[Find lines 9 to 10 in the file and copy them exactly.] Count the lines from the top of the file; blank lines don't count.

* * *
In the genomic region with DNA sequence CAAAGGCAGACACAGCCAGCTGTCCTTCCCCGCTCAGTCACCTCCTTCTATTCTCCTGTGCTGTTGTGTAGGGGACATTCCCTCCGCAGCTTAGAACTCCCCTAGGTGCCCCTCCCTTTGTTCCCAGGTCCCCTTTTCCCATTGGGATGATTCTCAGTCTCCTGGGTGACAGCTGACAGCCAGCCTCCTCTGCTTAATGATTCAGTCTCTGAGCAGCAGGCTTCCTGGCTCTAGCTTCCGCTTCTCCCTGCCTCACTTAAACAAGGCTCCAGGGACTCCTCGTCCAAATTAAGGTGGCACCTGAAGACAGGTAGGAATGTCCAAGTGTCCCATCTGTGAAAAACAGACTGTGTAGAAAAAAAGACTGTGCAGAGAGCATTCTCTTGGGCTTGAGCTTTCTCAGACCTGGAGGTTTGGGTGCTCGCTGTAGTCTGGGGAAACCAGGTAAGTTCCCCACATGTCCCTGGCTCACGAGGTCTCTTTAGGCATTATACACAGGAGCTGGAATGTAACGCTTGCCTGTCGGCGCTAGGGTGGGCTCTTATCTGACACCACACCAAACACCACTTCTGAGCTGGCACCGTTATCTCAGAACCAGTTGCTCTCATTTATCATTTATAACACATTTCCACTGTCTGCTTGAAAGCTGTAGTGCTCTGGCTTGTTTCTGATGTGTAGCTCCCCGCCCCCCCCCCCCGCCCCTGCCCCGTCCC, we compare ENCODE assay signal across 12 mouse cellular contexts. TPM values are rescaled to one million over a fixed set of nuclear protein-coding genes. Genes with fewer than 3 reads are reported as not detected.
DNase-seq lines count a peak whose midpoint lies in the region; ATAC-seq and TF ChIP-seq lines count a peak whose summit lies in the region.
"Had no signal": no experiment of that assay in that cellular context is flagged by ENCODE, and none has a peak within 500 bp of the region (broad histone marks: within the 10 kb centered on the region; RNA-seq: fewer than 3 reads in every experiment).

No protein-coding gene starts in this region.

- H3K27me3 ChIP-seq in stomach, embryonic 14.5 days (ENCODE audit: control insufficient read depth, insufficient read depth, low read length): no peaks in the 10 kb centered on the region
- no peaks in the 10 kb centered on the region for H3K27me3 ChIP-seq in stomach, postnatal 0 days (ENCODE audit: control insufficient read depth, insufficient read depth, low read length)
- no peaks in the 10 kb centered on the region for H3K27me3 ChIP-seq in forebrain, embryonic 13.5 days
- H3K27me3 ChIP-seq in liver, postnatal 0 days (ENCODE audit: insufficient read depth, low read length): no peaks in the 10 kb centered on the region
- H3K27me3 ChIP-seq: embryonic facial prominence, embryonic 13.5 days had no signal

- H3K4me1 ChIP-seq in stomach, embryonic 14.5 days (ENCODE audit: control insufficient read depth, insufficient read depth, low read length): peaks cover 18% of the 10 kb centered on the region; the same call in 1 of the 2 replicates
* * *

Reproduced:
- H3K27me3 ChIP-seq: embryonic facial prominence, embryonic 13.5 days had no signal

- H3K4me1 ChIP-seq in stomach, embryonic 14.5 days (ENCODE audit: control insufficient read depth, insufficient read depth, low read length): peaks cover 18% of the 10 kb centered on the region; the same call in 1 of the 2 replicates